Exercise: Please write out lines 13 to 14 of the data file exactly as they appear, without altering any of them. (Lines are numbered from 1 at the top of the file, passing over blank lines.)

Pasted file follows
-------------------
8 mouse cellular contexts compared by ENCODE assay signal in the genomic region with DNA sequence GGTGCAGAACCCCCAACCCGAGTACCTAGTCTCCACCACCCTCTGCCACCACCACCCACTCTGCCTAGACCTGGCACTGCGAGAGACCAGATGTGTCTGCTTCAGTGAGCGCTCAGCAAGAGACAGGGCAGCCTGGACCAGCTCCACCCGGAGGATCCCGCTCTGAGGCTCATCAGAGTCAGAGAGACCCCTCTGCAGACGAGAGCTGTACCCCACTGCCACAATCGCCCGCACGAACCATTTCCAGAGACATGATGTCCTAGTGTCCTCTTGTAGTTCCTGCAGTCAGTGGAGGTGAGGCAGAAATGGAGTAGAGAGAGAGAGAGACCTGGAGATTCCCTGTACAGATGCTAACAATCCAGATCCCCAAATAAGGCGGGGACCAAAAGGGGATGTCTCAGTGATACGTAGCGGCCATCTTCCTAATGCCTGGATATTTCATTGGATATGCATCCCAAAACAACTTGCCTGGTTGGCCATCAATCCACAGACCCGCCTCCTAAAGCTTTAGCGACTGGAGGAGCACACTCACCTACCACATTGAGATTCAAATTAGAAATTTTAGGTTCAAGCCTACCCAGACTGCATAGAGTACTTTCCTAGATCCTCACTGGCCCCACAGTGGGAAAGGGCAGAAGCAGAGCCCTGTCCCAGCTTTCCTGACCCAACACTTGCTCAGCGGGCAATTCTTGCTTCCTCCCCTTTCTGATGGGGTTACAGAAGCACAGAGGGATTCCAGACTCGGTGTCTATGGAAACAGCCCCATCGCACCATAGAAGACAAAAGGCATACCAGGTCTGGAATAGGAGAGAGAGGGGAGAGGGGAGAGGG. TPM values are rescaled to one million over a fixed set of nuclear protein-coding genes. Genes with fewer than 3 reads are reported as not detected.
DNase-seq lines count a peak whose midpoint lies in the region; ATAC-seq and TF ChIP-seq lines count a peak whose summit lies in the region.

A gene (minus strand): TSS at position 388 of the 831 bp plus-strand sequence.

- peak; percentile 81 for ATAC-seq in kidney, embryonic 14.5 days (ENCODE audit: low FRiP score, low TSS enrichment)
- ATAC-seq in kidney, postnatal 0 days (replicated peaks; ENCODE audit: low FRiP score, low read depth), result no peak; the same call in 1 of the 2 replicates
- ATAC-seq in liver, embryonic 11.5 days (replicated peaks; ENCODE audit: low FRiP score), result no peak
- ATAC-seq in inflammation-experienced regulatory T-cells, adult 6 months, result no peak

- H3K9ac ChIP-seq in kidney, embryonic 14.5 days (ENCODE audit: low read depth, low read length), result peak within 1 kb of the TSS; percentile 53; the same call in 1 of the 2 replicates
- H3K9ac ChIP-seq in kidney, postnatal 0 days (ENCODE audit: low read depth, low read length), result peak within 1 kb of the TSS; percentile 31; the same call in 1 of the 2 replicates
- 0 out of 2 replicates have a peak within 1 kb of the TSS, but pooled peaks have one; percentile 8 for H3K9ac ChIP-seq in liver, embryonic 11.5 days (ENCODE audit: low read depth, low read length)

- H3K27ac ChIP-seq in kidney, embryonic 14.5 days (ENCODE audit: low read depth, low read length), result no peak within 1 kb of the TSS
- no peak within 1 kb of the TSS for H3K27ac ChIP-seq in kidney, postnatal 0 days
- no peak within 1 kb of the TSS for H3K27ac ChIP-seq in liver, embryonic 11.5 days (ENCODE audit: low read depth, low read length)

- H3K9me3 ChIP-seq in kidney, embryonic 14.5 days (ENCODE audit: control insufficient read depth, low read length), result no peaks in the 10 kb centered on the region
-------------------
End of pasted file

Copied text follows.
- no peak within 1 kb of the TSS for H3K27ac ChIP-seq in liver, embryonic 11.5 days (ENCODE audit: low read depth, low read length)

- H3K9me3 ChIP-seq in kidney, embryonic 14.5 days (ENCODE audit: control insufficient read depth, low read length), result no peaks in the 10 kb centered on the region